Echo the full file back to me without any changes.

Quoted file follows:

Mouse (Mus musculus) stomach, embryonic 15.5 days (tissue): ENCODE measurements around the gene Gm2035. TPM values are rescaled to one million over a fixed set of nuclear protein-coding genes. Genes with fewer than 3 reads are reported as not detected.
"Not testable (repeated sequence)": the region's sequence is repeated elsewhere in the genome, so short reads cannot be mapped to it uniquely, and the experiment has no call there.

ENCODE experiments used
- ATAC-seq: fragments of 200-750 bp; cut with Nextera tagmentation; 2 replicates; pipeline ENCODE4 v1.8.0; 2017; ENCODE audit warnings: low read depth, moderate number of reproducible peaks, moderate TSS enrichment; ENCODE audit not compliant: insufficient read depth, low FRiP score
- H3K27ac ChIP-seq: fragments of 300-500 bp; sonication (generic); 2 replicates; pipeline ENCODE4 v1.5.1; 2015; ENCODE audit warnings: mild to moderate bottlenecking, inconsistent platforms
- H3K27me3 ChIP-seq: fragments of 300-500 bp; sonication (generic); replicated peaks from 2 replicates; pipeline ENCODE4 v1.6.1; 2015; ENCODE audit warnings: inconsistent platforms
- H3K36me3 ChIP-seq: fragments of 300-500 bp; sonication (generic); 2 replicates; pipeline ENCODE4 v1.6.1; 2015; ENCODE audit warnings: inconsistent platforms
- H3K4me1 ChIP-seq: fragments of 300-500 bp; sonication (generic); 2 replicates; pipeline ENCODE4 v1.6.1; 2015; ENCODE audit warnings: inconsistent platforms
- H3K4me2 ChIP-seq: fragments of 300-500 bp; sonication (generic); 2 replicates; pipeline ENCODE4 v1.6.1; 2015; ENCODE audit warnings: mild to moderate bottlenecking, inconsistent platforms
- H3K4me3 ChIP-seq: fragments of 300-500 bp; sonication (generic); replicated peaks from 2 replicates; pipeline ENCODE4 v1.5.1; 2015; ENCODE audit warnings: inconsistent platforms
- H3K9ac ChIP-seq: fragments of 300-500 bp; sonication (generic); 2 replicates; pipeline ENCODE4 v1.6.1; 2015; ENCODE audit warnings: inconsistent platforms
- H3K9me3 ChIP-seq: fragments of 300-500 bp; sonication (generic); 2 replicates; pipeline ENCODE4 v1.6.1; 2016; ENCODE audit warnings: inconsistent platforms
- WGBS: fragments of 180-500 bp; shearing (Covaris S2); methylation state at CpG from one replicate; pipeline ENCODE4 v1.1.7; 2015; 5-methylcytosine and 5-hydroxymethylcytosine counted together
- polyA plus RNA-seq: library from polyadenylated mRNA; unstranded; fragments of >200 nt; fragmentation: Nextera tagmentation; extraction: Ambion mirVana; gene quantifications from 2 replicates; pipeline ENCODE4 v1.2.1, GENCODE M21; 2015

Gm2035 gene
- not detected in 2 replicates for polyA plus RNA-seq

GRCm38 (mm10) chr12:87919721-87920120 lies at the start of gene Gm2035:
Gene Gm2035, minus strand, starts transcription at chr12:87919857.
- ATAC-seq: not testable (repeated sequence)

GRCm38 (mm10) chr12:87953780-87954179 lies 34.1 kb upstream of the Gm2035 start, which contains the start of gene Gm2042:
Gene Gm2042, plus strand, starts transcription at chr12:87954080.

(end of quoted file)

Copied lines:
Mouse (Mus musculus) stomach, embryonic 15.5 days (tissue): ENCODE measurements around the gene Gm2035. TPM values are rescaled to one million over a fixed set of nuclear protein-coding genes. Genes with fewer than 3 reads are reported as not detected.
"Not testable (repeated sequence)": the region's sequence is repeated elsewhere in the genome, so short reads cannot be mapped to it uniquely, and the experiment has no call there.

ENCODE experiments used
- ATAC-seq: fragments of 200-750 bp; cut with Nextera tagmentation; 2 replicates; pipeline ENCODE4 v1.8.0; 2017; ENCODE audit warnings: low read depth, moderate number of reproducible peaks, moderate TSS enrichment; ENCODE audit not compliant: insufficient read depth, low FRiP score
- H3K27ac ChIP-seq: fragments of 300-500 bp; sonication (generic); 2 replicates; pipeline ENCODE4 v1.5.1; 2015; ENCODE audit warnings: mild to moderate bottlenecking, inconsistent platforms
- H3K27me3 ChIP-seq: fragments of 300-500 bp; sonication (generic); replicated peaks from 2 replicates; pipeline ENCODE4 v1.6.1; 2015; ENCODE audit warnings: inconsistent platforms
- H3K36me3 ChIP-seq: fragments of 300-500 bp; sonication (generic); 2 replicates; pipeline ENCODE4 v1.6.1; 2015; ENCODE audit warnings: inconsistent platforms
- H3K4me1 ChIP-seq: fragments of 300-500 bp; sonication (generic); 2 replicates; pipeline ENCODE4 v1.6.1; 2015; ENCODE audit warnings: inconsistent platforms
- H3K4me2 ChIP-seq: fragments of 300-500 bp; sonication (generic); 2 replicates; pipeline ENCODE4 v1.6.1; 2015; ENCODE audit warnings: mild to moderate bottlenecking, inconsistent platforms
- H3K4me3 ChIP-seq: fragments of 300-500 bp; sonication (generic); replicated peaks from 2 replicates; pipeline ENCODE4 v1.5.1; 2015; ENCODE audit warnings: inconsistent platforms
- H3K9ac ChIP-seq: fragments of 300-500 bp; sonication (generic); 2 replicates; pipeline ENCODE4 v1.6.1; 2015; ENCODE audit warnings: inconsistent platforms
- H3K9me3 ChIP-seq: fragments of 300-500 bp; sonication (generic); 2 replicates; pipeline ENCODE4 v1.6.1; 2016; ENCODE audit warnings: inconsistent platforms
- WGBS: fragments of 180-500 bp; shearing (Covaris S2); methylation state at CpG from one replicate; pipeline ENCODE4 v1.1.7; 2015; 5-methylcytosine and 5-hydroxymethylcytosine counted together
- polyA plus RNA-seq: library from polyadenylated mRNA; unstranded; fragments of >200 nt; fragmentation: Nextera tagmentation; extraction: Ambion mirVana; gene quantifications from 2 replicates; pipeline ENCODE4 v1.2.1, GENCODE M21; 2015

Gm2035 gene
- not detected in 2 replicates for polyA plus RNA-seq

GRCm38 (mm10) chr12:87919721-87920120 lies at the start of gene Gm2035:
Gene Gm2035, minus strand, starts transcription at chr12:87919857.
- ATAC-seq: not testable (repeated sequence)

GRCm38 (mm10) chr12:87953780-87954179 lies 34.1 kb upstream of the Gm2035 start, which contains the start of gene Gm2042:
Gene Gm2042, plus strand, starts transcription at chr12:87954080.